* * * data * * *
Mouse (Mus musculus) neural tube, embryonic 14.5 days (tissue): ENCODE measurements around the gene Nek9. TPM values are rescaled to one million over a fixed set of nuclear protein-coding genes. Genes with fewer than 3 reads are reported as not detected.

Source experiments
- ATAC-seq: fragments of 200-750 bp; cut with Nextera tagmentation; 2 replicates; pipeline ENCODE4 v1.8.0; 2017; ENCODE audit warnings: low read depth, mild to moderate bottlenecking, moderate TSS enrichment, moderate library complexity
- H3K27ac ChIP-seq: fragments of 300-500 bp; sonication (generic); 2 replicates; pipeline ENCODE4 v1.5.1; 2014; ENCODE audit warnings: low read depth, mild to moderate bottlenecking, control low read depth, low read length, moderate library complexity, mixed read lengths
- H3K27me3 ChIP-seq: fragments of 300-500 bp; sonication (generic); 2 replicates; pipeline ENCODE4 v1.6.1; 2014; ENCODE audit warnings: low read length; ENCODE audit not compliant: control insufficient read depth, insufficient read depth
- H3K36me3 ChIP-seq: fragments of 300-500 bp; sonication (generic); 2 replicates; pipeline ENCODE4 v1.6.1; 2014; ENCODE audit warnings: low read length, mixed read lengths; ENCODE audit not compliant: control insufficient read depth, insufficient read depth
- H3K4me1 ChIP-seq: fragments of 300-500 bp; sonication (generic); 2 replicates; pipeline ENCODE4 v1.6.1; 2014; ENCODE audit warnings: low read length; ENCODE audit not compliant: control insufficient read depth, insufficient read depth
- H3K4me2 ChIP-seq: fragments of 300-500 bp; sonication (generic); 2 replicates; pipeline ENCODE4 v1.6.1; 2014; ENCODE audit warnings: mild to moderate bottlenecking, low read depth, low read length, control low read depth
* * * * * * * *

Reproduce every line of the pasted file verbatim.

Mouse (Mus musculus) neural tube, embryonic 14.5 days (tissue): ENCODE measurements around the gene Nek9. TPM values are rescaled to one million over a fixed set of nuclear protein-coding genes. Genes with fewer than 3 reads are reported as not detected.

Source experiments
- ATAC-seq: fragments of 200-750 bp; cut with Nextera tagmentation; 2 replicates; pipeline ENCODE4 v1.8.0; 2017; ENCODE audit warnings: low read depth, mild to moderate bottlenecking, moderate TSS enrichment, moderate library complexity
- H3K27ac ChIP-seq: fragments of 300-500 bp; sonication (generic); 2 replicates; pipeline ENCODE4 v1.5.1; 2014; ENCODE audit warnings: low read depth, mild to moderate bottlenecking, control low read depth, low read length, moderate library complexity, mixed read lengths
- H3K27me3 ChIP-seq: fragments of 300-500 bp; sonication (generic); 2 replicates; pipeline ENCODE4 v1.6.1; 2014; ENCODE audit warnings: low read length; ENCODE audit not compliant: control insufficient read depth, insufficient read depth
- H3K36me3 ChIP-seq: fragments of 300-500 bp; sonication (generic); 2 replicates; pipeline ENCODE4 v1.6.1; 2014; ENCODE audit warnings: low read length, mixed read lengths; ENCODE audit not compliant: control insufficient read depth, insufficient read depth
- H3K4me1 ChIP-seq: fragments of 300-500 bp; sonication (generic); 2 replicates; pipeline ENCODE4 v1.6.1; 2014; ENCODE audit warnings: low read length; ENCODE audit not compliant: control insufficient read depth, insufficient read depth
- H3K4me2 ChIP-seq: fragments of 300-500 bp; sonication (generic); 2 replicates; pipeline ENCODE4 v1.6.1; 2014; ENCODE audit warnings: mild to moderate bottlenecking, low read depth, low read length, control low read depth